by Stacey Halls
Mrs. England, set in 1904 West Yorkshire, offers slow-burn thrills and chills as one young woman gradually gets the creeping feeling something is amiss in the house she cannot leave. In this revamp of the classic Victorian governess story, Stacey Halls (The Familiars; The Foundling) provides a gothic-infused historical drama with a contemporary twist.
After resigning from her nursing post when her employer moves to America, Ruby May is on thin ice with her mentor, Miss Simpson. Sim, the principal at the Norland Institute, where all great nurses are trained, warns Ruby that three failed assignments means the end of her affiliation with the program. Ruby, who narrates the novel, is then sent off to her new position, caring for the England family children. The Englands, from what Ruby can tell, are a powerful family, inheritors of a mill fortune, who live in a beautiful but austere country home with their four kind and precocious children--two boys and two girls. Ruby is determined not to fail them.
But all is not what it seems in the England household. Mrs. England is cold and distant, the other house staff are distrusting and jaded, and Mr. England is uncommonly friendly and insists on being involved in everything Ruby does. As Ruby becomes closer to her wards, she grows determined to protect them from the danger she senses lurking in every corner of the house. And because Ruby feels increasingly isolated in her liminal role in the household, she cannot stop thinking about the traumas from her own past that brought her to this house--traumas that help her begin to see Mrs. England's strange behavior in a new light.
Halls is no stranger to richly atmospheric settings and pitch-perfect period details. As in her other two novels, she captures an elusive sense of a place and time without obscuring it with too much nostalgia or glamour: "The strange hissing noise continued, and as my eyes accustomed to the darkness I could make out the blue-black sky, with a clouded moon... among the dampness was a distinct smell, a green smell... cold and fresh as spring water, entirely unlike the heavy smoke and dust I was used to... the noise was a river, growing louder now, as though we had disturbed it."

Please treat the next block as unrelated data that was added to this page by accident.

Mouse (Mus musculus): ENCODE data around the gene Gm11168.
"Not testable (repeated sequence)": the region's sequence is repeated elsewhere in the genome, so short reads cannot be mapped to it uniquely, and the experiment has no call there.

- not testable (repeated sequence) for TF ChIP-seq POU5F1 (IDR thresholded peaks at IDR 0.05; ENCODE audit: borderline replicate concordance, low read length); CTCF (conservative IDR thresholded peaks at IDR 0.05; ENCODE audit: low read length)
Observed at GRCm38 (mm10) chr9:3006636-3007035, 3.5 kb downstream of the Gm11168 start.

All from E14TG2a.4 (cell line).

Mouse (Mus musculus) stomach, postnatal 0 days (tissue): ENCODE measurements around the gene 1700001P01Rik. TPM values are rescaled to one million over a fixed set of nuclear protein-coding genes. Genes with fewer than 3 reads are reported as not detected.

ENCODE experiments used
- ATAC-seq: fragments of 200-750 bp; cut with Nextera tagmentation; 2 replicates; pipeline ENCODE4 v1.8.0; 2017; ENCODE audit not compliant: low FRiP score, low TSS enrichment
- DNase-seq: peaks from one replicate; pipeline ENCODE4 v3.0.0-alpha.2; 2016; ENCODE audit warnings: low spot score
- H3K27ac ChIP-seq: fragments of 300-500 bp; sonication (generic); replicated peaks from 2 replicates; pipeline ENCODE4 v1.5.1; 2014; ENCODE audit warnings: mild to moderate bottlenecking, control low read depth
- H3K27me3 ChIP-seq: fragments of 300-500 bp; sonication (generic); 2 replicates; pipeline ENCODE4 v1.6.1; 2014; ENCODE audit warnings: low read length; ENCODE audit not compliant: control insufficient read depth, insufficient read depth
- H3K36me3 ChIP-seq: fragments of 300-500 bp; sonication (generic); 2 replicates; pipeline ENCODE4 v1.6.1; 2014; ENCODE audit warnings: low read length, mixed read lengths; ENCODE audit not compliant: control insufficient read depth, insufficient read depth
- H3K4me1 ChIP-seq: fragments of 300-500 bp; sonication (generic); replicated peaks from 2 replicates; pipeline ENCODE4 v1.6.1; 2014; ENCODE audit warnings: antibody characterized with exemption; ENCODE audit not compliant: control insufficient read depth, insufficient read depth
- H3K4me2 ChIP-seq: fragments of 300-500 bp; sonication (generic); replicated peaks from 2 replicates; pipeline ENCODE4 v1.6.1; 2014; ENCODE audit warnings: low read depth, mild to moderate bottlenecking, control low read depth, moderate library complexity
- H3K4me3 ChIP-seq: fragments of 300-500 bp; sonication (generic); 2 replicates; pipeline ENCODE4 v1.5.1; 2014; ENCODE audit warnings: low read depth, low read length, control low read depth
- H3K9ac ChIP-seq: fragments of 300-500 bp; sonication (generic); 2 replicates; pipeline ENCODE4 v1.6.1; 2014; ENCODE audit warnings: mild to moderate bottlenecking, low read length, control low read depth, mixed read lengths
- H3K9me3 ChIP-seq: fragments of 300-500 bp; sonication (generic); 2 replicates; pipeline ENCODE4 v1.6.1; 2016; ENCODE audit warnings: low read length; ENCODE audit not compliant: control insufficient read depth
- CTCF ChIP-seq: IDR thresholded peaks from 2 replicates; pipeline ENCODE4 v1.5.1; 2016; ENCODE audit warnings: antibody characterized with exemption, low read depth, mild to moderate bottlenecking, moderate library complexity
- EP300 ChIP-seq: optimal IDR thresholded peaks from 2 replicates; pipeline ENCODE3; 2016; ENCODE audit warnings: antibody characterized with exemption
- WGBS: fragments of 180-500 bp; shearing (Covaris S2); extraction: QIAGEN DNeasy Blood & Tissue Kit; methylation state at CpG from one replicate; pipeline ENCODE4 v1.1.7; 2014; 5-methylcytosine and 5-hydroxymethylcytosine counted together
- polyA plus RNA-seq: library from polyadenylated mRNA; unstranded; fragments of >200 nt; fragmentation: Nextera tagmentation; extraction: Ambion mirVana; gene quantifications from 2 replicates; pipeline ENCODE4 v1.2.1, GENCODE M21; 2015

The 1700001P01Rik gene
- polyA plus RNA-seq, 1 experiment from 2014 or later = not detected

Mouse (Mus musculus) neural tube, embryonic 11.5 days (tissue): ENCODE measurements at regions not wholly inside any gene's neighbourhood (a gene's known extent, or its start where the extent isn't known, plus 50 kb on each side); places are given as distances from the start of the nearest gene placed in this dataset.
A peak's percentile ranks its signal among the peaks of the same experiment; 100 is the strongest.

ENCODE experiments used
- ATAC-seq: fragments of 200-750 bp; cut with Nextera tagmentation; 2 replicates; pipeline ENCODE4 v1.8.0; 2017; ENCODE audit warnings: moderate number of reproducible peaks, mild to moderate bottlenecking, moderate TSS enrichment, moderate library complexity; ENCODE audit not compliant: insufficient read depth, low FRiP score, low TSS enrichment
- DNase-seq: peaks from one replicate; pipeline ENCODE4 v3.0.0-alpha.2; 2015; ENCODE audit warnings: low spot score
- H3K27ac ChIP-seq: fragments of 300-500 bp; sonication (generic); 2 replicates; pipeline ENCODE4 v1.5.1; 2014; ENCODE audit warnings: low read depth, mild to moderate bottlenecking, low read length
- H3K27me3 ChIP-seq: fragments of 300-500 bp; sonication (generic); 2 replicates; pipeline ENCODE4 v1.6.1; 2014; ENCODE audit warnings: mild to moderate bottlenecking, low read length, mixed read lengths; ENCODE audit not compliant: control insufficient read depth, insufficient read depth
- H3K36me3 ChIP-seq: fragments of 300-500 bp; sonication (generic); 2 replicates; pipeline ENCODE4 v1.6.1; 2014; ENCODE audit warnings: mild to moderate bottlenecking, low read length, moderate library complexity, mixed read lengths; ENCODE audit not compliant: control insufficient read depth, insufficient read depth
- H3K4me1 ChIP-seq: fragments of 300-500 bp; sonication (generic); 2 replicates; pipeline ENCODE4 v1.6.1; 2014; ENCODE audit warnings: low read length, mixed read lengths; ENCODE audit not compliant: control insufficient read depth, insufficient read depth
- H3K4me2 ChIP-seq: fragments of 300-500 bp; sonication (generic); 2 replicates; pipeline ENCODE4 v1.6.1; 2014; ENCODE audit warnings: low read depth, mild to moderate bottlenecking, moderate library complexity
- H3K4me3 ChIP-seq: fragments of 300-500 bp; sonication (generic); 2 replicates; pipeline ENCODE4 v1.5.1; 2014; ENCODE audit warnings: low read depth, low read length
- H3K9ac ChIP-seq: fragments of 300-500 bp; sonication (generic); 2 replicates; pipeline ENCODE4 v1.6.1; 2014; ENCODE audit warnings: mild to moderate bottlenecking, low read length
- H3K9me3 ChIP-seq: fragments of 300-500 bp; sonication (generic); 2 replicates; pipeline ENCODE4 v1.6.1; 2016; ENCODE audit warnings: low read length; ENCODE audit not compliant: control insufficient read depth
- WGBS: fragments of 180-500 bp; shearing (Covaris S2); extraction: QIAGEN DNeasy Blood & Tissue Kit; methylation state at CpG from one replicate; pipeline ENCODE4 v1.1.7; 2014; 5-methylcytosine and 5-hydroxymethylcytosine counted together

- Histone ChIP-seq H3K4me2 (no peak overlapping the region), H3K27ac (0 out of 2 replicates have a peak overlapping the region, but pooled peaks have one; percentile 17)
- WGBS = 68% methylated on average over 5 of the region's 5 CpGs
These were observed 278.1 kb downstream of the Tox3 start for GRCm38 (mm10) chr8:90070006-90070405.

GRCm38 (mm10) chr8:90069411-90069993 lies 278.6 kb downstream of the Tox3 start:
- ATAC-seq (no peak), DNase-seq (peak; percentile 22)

The setting is refreshingly rich and lived-in, and the characters are vital, complex and imperfect. While the narrative stays focused on Ruby's constrained position in the England house, Halls still manages to depict the intricate social connections among the household and surrounding areas. She populates the tale with expertly crafted characters who, though minor, leave a lasting impact on readers through their inability to be easily pinned down. What's more, this setting is rife with all the underlying class tensions, competing motives and unexpected intimacies of a small community with a shared past and uncertain future.
Unanticipated as well as unwanted intimacy is, ultimately, what defines Ruby's story, both in terms of her job and her simultaneously inescapable and pragmatic impulse toward empathy. Hardworking and intelligent, clear-eyed and morally centered, Ruby appears to be a person unlikely to ever have her certainty swayed. And yet, time and time again, it is Ruby's dedication to care, her emotional attachment to others and her intuitive nature that entrap her in interpersonal battles over power and control. By revisiting the role of the nurse in the Victorian household at the turn of the century, Halls casts new light on the tense and unusual situation such women found themselves in: both part of and separate from a family, intimate with and yet separate from the children they come to love as their own.
Central to the novel's growing tension is Halls's skill in implying danger while never allowing Ruby to look it in the face: " 'Oh, and one more thing,' [Mr. England] said, continuing to cut up his food. 'Please lock the nursery at night.' " The sense that something is lurking behind every corner is inescapable in Mrs. England, even as readers come to suspect the source of the household's uneasiness. As Ruby traverses labyrinthine hallways, stormy moors and candle-lit nurseries, readers are inevitably drawn in, like Ruby, to the house's mysteries, despite the simultaneous impulse to run. Both interpersonal and economic forces constrain Ruby to this haunted house, making her inability to escape--unlike more contrived girl-trapped-in-a-house tales--even more pointed and affecting.
But at the heart of the novel's suspense is the secret that Ruby herself holds, a secret that begins to psychologically resurface in the context of her entrapment. Never giving into the familiar gimmick of casting Ruby as an unreliable narrator, Halls instead paints her traumatic past as part of the larger context for her decisions, her fears and her desires. Halls's inventive use of tropes, atmospheric writing and deftness with characters conveys, better than most, how true evil or danger is not so easily pinned down to a single source but exists as a complex and diffuse result of the world in which her heroine lives. --Alice Martin